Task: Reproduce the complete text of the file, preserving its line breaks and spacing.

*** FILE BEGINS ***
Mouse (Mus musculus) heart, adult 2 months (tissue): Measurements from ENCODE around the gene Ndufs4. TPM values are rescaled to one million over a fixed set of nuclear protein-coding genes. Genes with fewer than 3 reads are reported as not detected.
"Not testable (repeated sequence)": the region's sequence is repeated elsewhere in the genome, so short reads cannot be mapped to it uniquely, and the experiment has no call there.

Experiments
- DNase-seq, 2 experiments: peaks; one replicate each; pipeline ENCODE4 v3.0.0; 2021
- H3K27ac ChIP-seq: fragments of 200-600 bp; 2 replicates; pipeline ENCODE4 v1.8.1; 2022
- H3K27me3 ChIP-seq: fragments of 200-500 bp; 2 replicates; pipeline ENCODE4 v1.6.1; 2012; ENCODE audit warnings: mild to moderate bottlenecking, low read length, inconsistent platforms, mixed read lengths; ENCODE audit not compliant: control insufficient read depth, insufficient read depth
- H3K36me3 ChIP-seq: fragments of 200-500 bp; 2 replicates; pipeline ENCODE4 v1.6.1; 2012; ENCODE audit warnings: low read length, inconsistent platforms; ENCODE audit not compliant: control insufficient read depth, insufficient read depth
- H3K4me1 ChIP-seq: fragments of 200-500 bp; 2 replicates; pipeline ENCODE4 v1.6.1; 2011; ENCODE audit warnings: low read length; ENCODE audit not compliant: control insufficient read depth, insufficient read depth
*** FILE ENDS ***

Mouse (Mus musculus) heart, adult 2 months (tissue): Measurements from ENCODE around the gene Ndufs4. TPM values are rescaled to one million over a fixed set of nuclear protein-coding genes. Genes with fewer than 3 reads are reported as not detected.
"Not testable (repeated sequence)": the region's sequence is repeated elsewhere in the genome, so short reads cannot be mapped to it uniquely, and the experiment has no call there.

Experiments
- DNase-seq, 2 experiments: peaks; one replicate each; pipeline ENCODE4 v3.0.0; 2021
- H3K27ac ChIP-seq: fragments of 200-600 bp; 2 replicates; pipeline ENCODE4 v1.8.1; 2022
- H3K27me3 ChIP-seq: fragments of 200-500 bp; 2 replicates; pipeline ENCODE4 v1.6.1; 2012; ENCODE audit warnings: mild to moderate bottlenecking, low read length, inconsistent platforms, mixed read lengths; ENCODE audit not compliant: control insufficient read depth, insufficient read depth
- H3K36me3 ChIP-seq: fragments of 200-500 bp; 2 replicates; pipeline ENCODE4 v1.6.1; 2012; ENCODE audit warnings: low read length, inconsistent platforms; ENCODE audit not compliant: control insufficient read depth, insufficient read depth
- H3K4me1 ChIP-seq: fragments of 200-500 bp; 2 replicates; pipeline ENCODE4 v1.6.1; 2011; ENCODE audit warnings: low read length; ENCODE audit not compliant: control insufficient read depth, insufficient read depth